As one can see, the efficiency here means the efficiency of the parallel algorithms. For a given number of processors, two different parallel algorithm may have their own Speed Up and Efficiency.
So, these metrics are measuring algorithms!
100% Efficiency is only achieved when Speed Up is equal with the number of processors, or in other words, when Time Taken by a parallel algorithm run on N processors is equal to 1/N time taken by fastest sequential algorithm. Which may never be achieved due to several factors that limit the Speed Up as follow:
Software Overhead; there will always be softare overhead, even with a completely equivalent algorithm with sequential algorithm. As an example, there may be additional index calculations needed by the manner in which data are "split up" among process. There is genrally more lines of code to be executed in parallel progam compared to sequential progam.
Load Balancing Overhead; Speed Up is generally limited by the slowest node. So, it is an important consideration to balance the load of work thru out all nodes. It also means a load balancing mechanism must be applied, and it means additional work.
Communication Overhead; It is clear that communicating data between processors degrades the Speed Up. So, it is important to keep all processors busy but at the same time reduce the amount of communications. Larger grain size of Tasks is generally better. There is a metric related to Communication cost called Machine Dependent Ratio (MDR) defined as:
MDR = Tcomm/calc
Tcomm = Time to transfer a single word (byte) between nodes
Tcalc = Time to perform some floating point calculation
The lower the MDR, the better it is. We become less dependent to the machine (lower communication cost).
Amdahl's Law; I will make a dedicated post on this. For now I can summarize it as follow: not all portion of algorithm can be made parallel. There is still a fraction that needs to stay sequential. So, parallelism is really be of help if the fraction that can be made parallel is bigger. If most portion cannot be made parallel, then parallelism is not so helpful on that kind of problem. In short, again, parallelism is not silver bullet.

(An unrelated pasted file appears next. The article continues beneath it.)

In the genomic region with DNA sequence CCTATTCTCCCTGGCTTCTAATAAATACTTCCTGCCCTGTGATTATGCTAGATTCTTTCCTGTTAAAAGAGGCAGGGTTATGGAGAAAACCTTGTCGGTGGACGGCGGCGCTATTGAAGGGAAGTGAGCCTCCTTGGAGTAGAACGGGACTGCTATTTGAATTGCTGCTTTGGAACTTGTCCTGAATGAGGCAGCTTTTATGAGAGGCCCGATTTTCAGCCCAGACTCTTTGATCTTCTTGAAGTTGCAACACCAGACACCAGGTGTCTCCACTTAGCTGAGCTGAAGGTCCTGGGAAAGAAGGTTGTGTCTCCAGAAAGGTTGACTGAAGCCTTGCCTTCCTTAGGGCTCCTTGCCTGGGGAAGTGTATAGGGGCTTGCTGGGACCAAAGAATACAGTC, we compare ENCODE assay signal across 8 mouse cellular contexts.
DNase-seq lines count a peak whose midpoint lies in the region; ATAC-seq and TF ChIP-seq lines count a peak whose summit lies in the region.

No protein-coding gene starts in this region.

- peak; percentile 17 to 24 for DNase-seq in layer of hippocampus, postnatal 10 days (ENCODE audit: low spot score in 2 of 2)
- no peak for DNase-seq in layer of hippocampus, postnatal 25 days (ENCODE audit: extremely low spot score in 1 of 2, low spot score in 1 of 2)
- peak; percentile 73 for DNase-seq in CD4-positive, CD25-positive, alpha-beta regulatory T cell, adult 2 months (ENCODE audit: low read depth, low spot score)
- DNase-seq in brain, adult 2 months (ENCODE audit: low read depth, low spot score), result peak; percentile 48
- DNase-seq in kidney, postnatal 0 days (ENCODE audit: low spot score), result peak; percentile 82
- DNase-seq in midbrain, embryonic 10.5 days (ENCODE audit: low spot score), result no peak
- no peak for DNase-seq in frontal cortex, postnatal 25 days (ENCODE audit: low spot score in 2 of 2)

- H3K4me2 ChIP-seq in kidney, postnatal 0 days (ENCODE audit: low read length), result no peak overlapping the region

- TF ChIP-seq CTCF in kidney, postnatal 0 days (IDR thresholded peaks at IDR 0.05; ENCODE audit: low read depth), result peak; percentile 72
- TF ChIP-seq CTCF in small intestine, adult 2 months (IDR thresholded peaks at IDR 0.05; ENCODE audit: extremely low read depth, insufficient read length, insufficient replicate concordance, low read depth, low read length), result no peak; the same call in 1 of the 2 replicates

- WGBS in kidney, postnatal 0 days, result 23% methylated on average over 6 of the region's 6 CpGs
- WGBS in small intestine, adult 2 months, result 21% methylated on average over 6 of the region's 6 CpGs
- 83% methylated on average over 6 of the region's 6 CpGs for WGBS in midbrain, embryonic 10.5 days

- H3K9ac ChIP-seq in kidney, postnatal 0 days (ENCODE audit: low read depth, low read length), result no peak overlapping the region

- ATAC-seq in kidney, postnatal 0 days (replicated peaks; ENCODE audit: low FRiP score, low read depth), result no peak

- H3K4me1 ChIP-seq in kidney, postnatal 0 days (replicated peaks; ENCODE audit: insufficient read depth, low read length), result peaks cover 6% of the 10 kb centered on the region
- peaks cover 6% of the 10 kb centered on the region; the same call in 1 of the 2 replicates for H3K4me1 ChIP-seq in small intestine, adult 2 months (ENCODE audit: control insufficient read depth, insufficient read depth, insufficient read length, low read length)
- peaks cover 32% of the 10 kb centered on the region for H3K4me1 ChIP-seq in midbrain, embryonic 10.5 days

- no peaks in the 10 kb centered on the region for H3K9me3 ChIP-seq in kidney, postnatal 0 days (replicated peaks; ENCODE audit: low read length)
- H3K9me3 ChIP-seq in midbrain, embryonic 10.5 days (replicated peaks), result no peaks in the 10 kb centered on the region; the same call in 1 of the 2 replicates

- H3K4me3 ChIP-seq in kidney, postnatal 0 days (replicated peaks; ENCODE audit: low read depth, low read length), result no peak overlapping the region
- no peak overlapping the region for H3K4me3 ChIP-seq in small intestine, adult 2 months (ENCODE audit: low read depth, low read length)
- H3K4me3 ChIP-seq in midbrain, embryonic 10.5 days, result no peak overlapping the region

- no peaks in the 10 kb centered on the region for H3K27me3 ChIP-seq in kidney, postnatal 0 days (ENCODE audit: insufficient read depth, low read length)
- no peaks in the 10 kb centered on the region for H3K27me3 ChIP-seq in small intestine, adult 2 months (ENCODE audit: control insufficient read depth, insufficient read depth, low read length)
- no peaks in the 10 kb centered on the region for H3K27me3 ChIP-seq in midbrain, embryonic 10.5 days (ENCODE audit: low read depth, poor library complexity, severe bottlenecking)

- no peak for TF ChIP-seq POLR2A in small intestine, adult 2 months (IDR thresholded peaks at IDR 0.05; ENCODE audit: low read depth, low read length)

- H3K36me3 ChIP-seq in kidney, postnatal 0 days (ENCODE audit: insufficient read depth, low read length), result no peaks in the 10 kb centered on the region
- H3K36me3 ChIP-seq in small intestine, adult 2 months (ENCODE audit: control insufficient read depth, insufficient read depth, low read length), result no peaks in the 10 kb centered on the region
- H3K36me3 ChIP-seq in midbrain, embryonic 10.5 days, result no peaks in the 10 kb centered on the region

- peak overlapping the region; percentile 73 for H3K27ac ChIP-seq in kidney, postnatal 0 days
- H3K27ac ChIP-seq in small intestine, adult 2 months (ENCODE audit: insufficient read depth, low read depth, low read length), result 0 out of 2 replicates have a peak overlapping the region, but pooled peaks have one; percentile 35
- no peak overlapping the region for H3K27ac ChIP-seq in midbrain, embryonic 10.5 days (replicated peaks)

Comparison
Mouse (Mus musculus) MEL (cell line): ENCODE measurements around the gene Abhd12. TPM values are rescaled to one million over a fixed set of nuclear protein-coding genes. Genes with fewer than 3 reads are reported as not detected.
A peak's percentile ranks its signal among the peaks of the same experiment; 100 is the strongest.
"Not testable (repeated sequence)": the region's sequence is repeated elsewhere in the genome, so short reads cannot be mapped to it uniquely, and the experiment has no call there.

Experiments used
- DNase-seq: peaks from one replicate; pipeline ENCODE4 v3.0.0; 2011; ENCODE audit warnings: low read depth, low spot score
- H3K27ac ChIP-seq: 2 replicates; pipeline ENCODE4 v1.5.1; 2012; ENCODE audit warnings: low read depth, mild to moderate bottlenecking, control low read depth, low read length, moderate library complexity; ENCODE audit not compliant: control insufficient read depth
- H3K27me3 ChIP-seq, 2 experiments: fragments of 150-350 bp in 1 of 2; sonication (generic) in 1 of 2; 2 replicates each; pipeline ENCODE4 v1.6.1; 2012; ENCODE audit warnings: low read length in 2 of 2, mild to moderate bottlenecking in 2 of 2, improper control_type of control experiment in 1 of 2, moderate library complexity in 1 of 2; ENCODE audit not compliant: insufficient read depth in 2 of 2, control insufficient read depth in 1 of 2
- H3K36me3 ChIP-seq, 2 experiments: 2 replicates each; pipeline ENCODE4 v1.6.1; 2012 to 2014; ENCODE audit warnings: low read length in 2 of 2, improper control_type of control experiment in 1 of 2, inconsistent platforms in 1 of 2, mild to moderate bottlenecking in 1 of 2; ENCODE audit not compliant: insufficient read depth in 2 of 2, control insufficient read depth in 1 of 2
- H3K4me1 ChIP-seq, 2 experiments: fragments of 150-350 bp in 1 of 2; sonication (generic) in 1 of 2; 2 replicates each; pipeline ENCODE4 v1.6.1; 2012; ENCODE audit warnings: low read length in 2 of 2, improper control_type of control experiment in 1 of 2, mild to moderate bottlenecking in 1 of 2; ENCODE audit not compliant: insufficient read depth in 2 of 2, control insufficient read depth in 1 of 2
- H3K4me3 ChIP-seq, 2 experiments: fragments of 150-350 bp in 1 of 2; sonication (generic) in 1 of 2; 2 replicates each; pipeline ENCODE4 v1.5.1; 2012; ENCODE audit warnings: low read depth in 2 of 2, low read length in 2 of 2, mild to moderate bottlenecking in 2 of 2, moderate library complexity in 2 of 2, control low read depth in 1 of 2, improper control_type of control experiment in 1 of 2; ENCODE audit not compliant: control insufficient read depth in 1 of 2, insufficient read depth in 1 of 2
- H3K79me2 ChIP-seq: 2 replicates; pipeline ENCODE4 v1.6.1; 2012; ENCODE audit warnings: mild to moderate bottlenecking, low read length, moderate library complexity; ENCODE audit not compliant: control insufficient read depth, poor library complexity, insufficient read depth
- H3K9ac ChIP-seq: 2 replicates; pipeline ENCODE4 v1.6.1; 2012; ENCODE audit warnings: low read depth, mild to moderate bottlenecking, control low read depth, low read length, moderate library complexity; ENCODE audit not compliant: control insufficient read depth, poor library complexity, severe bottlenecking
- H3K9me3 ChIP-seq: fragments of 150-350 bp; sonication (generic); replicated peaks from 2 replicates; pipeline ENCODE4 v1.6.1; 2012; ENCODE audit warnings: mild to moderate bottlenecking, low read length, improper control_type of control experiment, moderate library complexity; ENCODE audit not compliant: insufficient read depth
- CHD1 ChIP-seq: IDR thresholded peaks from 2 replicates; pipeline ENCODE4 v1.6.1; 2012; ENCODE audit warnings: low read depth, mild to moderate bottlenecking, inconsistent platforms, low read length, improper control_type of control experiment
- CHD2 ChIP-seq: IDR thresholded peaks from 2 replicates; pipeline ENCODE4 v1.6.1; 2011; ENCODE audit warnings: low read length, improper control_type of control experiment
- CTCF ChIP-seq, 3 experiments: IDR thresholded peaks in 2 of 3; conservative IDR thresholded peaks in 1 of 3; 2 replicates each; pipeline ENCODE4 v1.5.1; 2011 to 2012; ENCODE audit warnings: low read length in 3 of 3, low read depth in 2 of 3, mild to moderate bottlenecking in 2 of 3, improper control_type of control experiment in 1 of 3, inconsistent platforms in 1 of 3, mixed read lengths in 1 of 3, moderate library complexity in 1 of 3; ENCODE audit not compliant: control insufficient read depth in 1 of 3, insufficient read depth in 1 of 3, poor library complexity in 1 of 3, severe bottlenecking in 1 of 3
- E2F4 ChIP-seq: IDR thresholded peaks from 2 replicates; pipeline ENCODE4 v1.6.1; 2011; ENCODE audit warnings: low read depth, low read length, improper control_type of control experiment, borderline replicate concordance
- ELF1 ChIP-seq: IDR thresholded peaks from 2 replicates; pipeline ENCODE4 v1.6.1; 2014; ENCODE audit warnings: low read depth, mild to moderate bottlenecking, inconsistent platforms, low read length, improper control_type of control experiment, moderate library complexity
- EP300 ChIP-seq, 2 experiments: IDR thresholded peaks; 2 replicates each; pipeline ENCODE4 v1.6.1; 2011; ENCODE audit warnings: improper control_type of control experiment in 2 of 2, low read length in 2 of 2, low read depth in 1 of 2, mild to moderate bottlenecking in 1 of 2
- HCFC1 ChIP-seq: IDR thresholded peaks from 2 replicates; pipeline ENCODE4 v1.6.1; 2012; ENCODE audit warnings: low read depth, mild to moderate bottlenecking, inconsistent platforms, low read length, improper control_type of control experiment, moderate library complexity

As one can see, there are overheads you must pay for parallelism (Software Overhead, Load Balancing Overhead and Communication Overhead). Ensure what you pay is worth it. Parallelism is useful only if the Speed Up produced by a parallel algorithm is far bigger than these overheads you have to pay. In addition to that, Amdahl's Law helps you to stay aware whether the parallel fraction of your problem is significant. Otherwise, you make this parallel portion to run faster (with big efforts) but then you only get insignificant improvement in total (in case the sequential part is a lot bigger).
Then it is clear that n processors won't make your program runs n times faster. It depends on the algorithm you use, whether parallelism cost is cheaper than the Speed Up gain, and it depends to the nature of the problem, whether the parallel fraction is significant.
So, now you can be more critical to those who sells multicore machines or APIs that says parallelism can solve all your problems faster. They are just trying to sell you their machines or API. Machines & APIs cannot compensate algorithm design ignorance.
Seminar, Kudang B., "TM5 Speed Up & Efficiency", Lecture Notes, Deparment of Computer Science - Faculty of Mathematics and Natural Sciences, IPB, Bogor.